The relentless spread of wind farms has accelerated, with hundreds more turbines erected in the countryside in the past year.
Capacity of Scotland’s onshore wind industry rocketed by 17 per cent in the past year, with the increase estimated to be equivalent to more than 350 extra turbines.
The further expansion of wind farms is expected to continue in the coming years, with the Scottish Government insisting that more are needed to meet its green energy targets.
But the move towards greener sources of energy is almost entirely reliant on increasing use of onshore wind, despite the massive concerns of residents about some developments. Noise, safety concerns and the damage developments cause to the natural beauty of an area are regularly cited by communities.
Scottish Tory energy spokesman Alexander Burnett said: ‘More and more turbines are emerging and communities in Scotland – particularly rural communities – feel powerless to stop them.
‘The SNP moaned that UK Government subsidy changes would wreck the wind farm industry. Instead, the relentless march of turbines has continued throughout the SNP’s tenure.’
Yesterday’s figures, published by the UK Government, show total capacity of onshore wind was 7,653 megawatts (MW) last year, compared with 6,547MW in 2016, a rise of 17 per cent.
With an average wind turbine adding around 3MW to capacity, this is estimated to amount to an increase of around 369 extra turbines.
Total capacity has increased by 93 per cent in the past five years, from 3,955MW in 2012. Wind energy generated north of the Border last year amounted to 16,783 gigawatt hours (GWh), a 34 per cent increase on the previous year.
On Monday Miss Sturgeon pledged to support the continued growth of onshore wind as she delivered the keynote address at the Scottish Renewables conference in Edinburgh.
She said she is ‘determined’ to achieve a target for at least 50 per cent of Scotland’s overall energy use to come from renewables by 2030, compared with 18 per cent today.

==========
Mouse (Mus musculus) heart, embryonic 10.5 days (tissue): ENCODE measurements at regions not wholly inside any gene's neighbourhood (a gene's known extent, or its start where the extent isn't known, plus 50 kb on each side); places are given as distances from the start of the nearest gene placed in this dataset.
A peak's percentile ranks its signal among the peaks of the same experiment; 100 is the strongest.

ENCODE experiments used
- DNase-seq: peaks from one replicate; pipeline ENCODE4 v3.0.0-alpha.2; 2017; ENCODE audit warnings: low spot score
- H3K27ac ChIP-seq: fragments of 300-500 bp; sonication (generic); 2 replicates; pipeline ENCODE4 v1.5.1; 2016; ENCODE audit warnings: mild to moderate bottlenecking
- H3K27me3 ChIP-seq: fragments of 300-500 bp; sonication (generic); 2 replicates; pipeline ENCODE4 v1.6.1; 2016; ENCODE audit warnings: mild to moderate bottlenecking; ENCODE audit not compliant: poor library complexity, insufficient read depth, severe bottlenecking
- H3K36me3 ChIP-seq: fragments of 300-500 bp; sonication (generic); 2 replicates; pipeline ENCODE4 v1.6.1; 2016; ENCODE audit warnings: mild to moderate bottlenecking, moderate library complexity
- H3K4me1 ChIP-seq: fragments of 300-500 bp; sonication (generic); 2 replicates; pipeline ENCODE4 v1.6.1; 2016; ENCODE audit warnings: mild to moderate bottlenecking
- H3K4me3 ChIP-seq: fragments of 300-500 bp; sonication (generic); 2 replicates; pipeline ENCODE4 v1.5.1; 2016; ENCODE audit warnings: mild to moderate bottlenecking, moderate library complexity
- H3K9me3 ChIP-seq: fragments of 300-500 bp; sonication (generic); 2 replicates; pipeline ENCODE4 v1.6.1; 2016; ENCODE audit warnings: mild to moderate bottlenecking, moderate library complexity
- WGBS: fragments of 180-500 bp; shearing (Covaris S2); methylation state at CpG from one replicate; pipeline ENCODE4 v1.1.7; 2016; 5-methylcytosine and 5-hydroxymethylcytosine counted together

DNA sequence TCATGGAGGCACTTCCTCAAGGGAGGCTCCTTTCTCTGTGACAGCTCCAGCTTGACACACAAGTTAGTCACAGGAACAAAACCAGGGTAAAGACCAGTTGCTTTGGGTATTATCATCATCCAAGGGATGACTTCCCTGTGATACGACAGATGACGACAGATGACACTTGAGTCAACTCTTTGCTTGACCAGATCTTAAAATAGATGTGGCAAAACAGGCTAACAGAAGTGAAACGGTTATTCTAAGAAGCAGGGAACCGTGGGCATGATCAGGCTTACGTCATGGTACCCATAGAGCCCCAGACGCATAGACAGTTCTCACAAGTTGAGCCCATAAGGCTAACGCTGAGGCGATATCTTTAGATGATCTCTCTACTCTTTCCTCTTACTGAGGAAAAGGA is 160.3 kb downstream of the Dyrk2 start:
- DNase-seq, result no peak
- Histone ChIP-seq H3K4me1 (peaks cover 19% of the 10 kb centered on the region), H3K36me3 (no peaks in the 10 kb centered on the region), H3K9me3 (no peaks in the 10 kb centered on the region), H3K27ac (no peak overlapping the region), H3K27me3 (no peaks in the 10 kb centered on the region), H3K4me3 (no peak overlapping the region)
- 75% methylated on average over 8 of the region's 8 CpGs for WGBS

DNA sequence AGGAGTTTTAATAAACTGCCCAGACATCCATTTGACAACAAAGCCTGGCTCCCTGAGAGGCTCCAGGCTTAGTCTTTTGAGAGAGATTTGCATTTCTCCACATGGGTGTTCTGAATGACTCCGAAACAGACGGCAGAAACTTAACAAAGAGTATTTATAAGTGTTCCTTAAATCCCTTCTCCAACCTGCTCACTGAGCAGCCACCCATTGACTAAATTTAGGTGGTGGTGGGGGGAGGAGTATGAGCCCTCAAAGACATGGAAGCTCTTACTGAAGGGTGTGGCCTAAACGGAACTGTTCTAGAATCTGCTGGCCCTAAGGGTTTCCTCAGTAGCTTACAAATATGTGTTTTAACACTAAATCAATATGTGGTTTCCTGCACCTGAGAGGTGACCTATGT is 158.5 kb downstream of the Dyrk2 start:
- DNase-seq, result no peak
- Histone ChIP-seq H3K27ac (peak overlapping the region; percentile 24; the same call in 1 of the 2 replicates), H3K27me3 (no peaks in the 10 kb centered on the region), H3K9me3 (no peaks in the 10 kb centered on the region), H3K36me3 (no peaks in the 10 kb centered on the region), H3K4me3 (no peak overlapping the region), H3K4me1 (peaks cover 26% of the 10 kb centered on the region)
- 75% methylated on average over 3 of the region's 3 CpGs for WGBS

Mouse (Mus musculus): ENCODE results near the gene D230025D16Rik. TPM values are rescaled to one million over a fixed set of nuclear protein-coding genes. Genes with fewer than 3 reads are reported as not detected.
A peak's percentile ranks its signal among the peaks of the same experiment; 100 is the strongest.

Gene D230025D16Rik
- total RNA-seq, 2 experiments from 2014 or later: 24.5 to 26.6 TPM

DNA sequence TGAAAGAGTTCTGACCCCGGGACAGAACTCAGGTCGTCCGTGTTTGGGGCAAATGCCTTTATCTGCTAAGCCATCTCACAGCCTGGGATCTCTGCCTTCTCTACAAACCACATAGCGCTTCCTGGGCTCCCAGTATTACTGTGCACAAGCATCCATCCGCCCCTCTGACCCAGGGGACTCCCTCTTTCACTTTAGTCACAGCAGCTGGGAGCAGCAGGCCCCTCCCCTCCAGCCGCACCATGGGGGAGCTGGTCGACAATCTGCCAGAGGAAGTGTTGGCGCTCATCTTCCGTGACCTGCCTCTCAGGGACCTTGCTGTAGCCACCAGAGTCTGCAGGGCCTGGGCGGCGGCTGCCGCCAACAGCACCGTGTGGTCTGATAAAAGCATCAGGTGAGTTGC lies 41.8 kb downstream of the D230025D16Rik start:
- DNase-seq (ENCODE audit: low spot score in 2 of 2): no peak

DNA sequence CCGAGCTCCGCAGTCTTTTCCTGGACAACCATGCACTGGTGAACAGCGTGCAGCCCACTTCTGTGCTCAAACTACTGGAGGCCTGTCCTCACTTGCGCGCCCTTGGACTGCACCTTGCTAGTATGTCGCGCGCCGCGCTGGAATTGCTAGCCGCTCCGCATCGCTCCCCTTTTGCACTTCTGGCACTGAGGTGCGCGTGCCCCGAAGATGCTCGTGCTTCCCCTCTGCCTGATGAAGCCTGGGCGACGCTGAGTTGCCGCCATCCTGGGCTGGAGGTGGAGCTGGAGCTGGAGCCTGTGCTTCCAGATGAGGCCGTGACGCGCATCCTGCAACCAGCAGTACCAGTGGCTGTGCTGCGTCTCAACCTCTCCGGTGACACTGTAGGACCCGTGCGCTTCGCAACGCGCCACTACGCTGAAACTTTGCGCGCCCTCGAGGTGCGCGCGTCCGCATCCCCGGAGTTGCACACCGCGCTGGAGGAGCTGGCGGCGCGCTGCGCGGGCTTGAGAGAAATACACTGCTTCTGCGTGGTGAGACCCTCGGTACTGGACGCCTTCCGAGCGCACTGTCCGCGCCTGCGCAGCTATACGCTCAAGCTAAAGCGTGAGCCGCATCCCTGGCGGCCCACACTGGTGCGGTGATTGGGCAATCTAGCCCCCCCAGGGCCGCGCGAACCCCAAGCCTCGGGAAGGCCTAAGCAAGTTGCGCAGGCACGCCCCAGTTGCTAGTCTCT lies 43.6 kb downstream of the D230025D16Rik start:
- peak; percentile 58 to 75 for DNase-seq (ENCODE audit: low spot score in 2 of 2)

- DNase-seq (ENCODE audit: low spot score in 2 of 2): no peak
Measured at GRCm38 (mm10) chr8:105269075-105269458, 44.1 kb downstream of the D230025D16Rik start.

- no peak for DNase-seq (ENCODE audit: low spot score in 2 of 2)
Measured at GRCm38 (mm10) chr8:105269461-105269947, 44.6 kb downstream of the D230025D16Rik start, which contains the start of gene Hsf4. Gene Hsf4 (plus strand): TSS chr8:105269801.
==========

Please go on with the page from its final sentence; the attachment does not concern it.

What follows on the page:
Yesterday’s figures show renewable energy generation increased by 26 per cent, from 19,676 GWh to 24,826 GWh.
Total generation from hydro increased by 8.5 per cent, from 4,963 GWh to 5,384 GWh, while there were also increases for tidal and solar power, although they produced comparatively tiny amounts of electricity.
Claire Mack, chief executive of Scottish Renewables, said: ‘Almost all of the increase in Scotland’s renewable energy capacity was due to new onshore wind capacity.
‘Onshore wind is our cheapest form of new electricity generation and enjoys record support from the public but is largely unable to compete in new power auctions.
‘That is preventing UK consumers from taking advantage of the cost and carbon savings onshore wind can provide, and we are working hard to ensure future projects find a way to sell the power they could produce.’
Energy Minister Paul Wheelhouse said: ‘Despite damaging policy changes from the UK Government we continue to harness and support Scotland’s renewables potential.
‘Renewable energy will play a hugely significant role in powering Scotland’s future and through Scotland’s Energy Strategy we want to ensure the correct strategic decisions are taken to support this valued sector of Scotland’s economy.’
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